These are cross-functional skills that work across many aspects of life.

6. Academic Earth

Another site with courses from many different schools is Academic Earth. Much like the three sites above, Academic Earth brings together top notch courses from many different sources and focuses on offering a wide variety of subjects.

Academic Earth lists courses by subject and school, so it might be easier to find what you’re looking for.

7. edX

Another great option for free online education is edX. Also bringing together courses from many different schools, the site has impressive, quality information for everyone. edX covers a great range of topics from universities such as Harvard, MIT, and Berkeley, meaning a high-quality, free online education is entirely possible here.

8. Alison

Unlike the previous sites on this list, Alison is a free education site offering certification in some areas. Alison offers courses mainly in business, technology, and health, but also includes language learning courses.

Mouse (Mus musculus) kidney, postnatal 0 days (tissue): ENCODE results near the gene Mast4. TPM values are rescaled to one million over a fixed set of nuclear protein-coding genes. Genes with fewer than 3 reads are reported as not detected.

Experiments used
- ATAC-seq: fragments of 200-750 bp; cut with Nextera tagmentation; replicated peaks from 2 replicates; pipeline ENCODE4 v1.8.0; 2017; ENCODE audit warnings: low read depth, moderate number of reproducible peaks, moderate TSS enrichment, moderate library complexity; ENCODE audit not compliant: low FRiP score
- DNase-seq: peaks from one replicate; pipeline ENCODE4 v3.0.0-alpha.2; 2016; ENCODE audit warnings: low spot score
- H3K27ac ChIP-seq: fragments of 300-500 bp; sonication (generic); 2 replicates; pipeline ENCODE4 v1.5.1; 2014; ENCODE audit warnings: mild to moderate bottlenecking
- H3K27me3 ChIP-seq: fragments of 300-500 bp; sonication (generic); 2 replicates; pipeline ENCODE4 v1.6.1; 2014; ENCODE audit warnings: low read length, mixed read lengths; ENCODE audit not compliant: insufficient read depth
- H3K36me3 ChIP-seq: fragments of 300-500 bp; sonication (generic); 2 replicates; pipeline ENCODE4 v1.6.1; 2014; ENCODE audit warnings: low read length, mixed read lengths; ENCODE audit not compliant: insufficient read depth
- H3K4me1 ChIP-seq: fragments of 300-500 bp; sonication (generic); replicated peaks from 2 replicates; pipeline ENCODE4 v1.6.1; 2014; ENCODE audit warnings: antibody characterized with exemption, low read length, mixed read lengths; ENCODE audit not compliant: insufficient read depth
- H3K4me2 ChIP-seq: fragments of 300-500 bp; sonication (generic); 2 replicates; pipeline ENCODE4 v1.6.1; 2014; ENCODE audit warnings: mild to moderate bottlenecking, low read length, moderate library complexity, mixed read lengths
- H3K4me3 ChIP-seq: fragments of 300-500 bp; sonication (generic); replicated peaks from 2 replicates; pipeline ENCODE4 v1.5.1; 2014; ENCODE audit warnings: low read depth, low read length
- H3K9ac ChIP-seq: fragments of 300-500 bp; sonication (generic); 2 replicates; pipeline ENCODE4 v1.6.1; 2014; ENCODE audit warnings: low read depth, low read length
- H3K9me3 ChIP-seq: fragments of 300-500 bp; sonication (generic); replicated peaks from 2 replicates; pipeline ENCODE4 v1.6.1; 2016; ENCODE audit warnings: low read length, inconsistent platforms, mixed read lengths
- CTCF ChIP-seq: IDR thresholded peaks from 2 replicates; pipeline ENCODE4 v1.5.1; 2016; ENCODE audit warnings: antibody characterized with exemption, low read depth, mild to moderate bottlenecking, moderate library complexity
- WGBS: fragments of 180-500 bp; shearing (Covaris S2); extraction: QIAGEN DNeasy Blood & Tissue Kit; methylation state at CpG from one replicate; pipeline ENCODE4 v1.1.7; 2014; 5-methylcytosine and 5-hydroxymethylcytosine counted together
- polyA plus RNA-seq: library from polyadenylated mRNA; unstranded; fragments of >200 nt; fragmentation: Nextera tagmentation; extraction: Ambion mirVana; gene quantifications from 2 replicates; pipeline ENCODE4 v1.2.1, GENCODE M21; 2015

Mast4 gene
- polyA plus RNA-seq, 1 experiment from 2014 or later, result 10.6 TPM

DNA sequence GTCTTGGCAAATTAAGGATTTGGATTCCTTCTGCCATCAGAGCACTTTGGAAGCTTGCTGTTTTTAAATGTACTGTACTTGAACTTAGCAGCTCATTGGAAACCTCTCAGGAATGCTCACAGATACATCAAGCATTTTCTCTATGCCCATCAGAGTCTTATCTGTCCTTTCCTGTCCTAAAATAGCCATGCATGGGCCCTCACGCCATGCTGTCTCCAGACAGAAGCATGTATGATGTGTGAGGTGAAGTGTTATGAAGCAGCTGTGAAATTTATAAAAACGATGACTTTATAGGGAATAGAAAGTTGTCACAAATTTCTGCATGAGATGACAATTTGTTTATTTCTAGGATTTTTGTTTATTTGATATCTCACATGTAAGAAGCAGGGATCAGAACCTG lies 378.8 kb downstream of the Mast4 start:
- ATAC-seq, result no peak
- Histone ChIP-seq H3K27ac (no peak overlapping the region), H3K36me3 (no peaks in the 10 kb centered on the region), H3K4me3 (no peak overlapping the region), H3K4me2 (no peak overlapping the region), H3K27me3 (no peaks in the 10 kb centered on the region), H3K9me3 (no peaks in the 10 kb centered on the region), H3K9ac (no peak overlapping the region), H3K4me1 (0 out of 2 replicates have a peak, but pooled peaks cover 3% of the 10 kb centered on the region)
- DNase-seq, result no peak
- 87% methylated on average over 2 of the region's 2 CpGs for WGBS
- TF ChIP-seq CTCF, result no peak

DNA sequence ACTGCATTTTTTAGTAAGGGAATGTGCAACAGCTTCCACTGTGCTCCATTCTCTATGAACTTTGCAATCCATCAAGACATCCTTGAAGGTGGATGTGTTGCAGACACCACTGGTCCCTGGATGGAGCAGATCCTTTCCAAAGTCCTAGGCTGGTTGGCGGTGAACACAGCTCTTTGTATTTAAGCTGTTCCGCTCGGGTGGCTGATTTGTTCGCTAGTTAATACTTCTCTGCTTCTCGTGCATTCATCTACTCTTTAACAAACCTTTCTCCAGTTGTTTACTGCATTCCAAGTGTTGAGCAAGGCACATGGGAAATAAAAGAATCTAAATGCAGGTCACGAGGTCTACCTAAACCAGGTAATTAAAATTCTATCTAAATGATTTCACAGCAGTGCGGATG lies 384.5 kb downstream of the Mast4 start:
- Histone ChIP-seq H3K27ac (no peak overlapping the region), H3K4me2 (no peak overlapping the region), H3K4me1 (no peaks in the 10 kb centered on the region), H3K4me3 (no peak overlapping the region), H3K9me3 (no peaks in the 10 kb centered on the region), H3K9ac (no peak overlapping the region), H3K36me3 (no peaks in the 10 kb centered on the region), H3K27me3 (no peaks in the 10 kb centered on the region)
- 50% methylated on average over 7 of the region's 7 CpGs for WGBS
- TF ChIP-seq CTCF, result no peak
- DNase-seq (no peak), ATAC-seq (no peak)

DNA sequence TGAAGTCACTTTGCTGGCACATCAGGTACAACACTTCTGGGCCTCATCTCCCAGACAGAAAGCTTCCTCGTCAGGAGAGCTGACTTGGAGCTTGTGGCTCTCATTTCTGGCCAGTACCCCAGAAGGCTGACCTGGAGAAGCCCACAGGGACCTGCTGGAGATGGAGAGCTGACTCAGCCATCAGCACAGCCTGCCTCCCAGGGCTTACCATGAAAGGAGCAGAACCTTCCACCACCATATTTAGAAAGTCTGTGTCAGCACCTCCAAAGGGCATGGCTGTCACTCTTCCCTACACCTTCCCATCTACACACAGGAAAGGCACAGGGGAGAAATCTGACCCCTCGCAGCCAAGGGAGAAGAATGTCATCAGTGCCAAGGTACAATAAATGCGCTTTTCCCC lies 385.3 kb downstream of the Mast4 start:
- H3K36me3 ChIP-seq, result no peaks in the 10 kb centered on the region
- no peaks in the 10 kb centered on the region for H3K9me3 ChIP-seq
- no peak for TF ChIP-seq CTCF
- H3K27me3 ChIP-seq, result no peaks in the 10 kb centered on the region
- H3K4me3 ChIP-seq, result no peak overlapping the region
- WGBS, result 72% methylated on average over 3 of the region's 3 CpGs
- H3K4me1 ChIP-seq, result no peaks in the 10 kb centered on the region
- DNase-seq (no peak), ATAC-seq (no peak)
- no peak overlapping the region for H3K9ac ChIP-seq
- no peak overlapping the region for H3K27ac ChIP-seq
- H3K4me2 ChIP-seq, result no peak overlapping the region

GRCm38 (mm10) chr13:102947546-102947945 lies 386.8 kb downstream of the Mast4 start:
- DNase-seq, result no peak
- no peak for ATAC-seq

It’s a great option if users need a professional certificate for their learning, as Alison also offers school curriculum courses.

9. iTunesU Free Courses

A very convenient place for free online education is iTunesU, because it integrates seamlessly with your iPod or any app-ready Apple mobile device. On an iPad, iPhone, or iPod touch, users download the iTunesU app.

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Desktop users can access iTunesU on the upper right hand corner of the iTunes Store. iTunesU is also convenient because the store is categorized much like iTunes.

Users can search learning materials in many different ways, including by genre and topic. However, courses are often a mix of free podcasts or videos and paid content.